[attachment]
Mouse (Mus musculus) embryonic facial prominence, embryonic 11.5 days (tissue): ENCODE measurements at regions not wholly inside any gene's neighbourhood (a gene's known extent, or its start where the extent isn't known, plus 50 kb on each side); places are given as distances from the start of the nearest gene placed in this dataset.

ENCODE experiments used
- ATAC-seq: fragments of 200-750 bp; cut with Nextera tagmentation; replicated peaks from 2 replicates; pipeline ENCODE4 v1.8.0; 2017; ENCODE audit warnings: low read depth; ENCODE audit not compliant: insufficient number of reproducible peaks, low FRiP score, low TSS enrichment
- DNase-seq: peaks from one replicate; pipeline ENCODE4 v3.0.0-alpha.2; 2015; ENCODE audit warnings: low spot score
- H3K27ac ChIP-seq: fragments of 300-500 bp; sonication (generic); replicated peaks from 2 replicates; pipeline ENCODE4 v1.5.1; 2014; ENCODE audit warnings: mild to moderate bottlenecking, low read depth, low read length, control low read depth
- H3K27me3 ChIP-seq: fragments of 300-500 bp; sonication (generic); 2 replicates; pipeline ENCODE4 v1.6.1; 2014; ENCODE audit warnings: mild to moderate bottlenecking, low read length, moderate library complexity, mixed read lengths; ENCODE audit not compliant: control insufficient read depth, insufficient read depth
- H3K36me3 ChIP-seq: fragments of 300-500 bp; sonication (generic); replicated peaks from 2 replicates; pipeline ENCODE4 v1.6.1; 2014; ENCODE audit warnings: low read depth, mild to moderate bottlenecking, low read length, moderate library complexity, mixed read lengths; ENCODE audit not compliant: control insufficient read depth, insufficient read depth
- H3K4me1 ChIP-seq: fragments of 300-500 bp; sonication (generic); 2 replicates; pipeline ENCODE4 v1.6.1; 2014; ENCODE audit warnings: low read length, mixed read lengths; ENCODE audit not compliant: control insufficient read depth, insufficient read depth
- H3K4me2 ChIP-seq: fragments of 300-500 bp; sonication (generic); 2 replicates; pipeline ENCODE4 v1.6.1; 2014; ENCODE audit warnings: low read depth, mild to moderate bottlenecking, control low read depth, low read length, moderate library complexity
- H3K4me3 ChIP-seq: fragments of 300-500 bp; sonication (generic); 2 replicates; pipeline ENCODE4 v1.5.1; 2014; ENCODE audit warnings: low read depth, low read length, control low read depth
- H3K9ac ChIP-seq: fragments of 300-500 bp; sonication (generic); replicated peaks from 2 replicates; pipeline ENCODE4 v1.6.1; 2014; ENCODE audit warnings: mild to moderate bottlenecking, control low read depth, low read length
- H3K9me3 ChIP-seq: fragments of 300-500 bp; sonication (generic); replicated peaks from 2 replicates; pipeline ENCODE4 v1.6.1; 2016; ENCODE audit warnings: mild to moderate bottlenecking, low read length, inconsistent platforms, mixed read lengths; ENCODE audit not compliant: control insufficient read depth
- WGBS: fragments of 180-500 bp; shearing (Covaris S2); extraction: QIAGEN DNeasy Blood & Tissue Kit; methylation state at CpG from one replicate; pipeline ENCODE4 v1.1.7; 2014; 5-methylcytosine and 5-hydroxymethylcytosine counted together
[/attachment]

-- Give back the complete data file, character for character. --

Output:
Mouse (Mus musculus) embryonic facial prominence, embryonic 11.5 days (tissue): ENCODE measurements at regions not wholly inside any gene's neighbourhood (a gene's known extent, or its start where the extent isn't known, plus 50 kb on each side); places are given as distances from the start of the nearest gene placed in this dataset.

ENCODE experiments used
- ATAC-seq: fragments of 200-750 bp; cut with Nextera tagmentation; replicated peaks from 2 replicates; pipeline ENCODE4 v1.8.0; 2017; ENCODE audit warnings: low read depth; ENCODE audit not compliant: insufficient number of reproducible peaks, low FRiP score, low TSS enrichment
- DNase-seq: peaks from one replicate; pipeline ENCODE4 v3.0.0-alpha.2; 2015; ENCODE audit warnings: low spot score
- H3K27ac ChIP-seq: fragments of 300-500 bp; sonication (generic); replicated peaks from 2 replicates; pipeline ENCODE4 v1.5.1; 2014; ENCODE audit warnings: mild to moderate bottlenecking, low read depth, low read length, control low read depth
- H3K27me3 ChIP-seq: fragments of 300-500 bp; sonication (generic); 2 replicates; pipeline ENCODE4 v1.6.1; 2014; ENCODE audit warnings: mild to moderate bottlenecking, low read length, moderate library complexity, mixed read lengths; ENCODE audit not compliant: control insufficient read depth, insufficient read depth
- H3K36me3 ChIP-seq: fragments of 300-500 bp; sonication (generic); replicated peaks from 2 replicates; pipeline ENCODE4 v1.6.1; 2014; ENCODE audit warnings: low read depth, mild to moderate bottlenecking, low read length, moderate library complexity, mixed read lengths; ENCODE audit not compliant: control insufficient read depth, insufficient read depth
- H3K4me1 ChIP-seq: fragments of 300-500 bp; sonication (generic); 2 replicates; pipeline ENCODE4 v1.6.1; 2014; ENCODE audit warnings: low read length, mixed read lengths; ENCODE audit not compliant: control insufficient read depth, insufficient read depth
- H3K4me2 ChIP-seq: fragments of 300-500 bp; sonication (generic); 2 replicates; pipeline ENCODE4 v1.6.1; 2014; ENCODE audit warnings: low read depth, mild to moderate bottlenecking, control low read depth, low read length, moderate library complexity
- H3K4me3 ChIP-seq: fragments of 300-500 bp; sonication (generic); 2 replicates; pipeline ENCODE4 v1.5.1; 2014; ENCODE audit warnings: low read depth, low read length, control low read depth
- H3K9ac ChIP-seq: fragments of 300-500 bp; sonication (generic); replicated peaks from 2 replicates; pipeline ENCODE4 v1.6.1; 2014; ENCODE audit warnings: mild to moderate bottlenecking, control low read depth, low read length
- H3K9me3 ChIP-seq: fragments of 300-500 bp; sonication (generic); replicated peaks from 2 replicates; pipeline ENCODE4 v1.6.1; 2016; ENCODE audit warnings: mild to moderate bottlenecking, low read length, inconsistent platforms, mixed read lengths; ENCODE audit not compliant: control insufficient read depth
- WGBS: fragments of 180-500 bp; shearing (Covaris S2); extraction: QIAGEN DNeasy Blood & Tissue Kit; methylation state at CpG from one replicate; pipeline ENCODE4 v1.1.7; 2014; 5-methylcytosine and 5-hydroxymethylcytosine counted together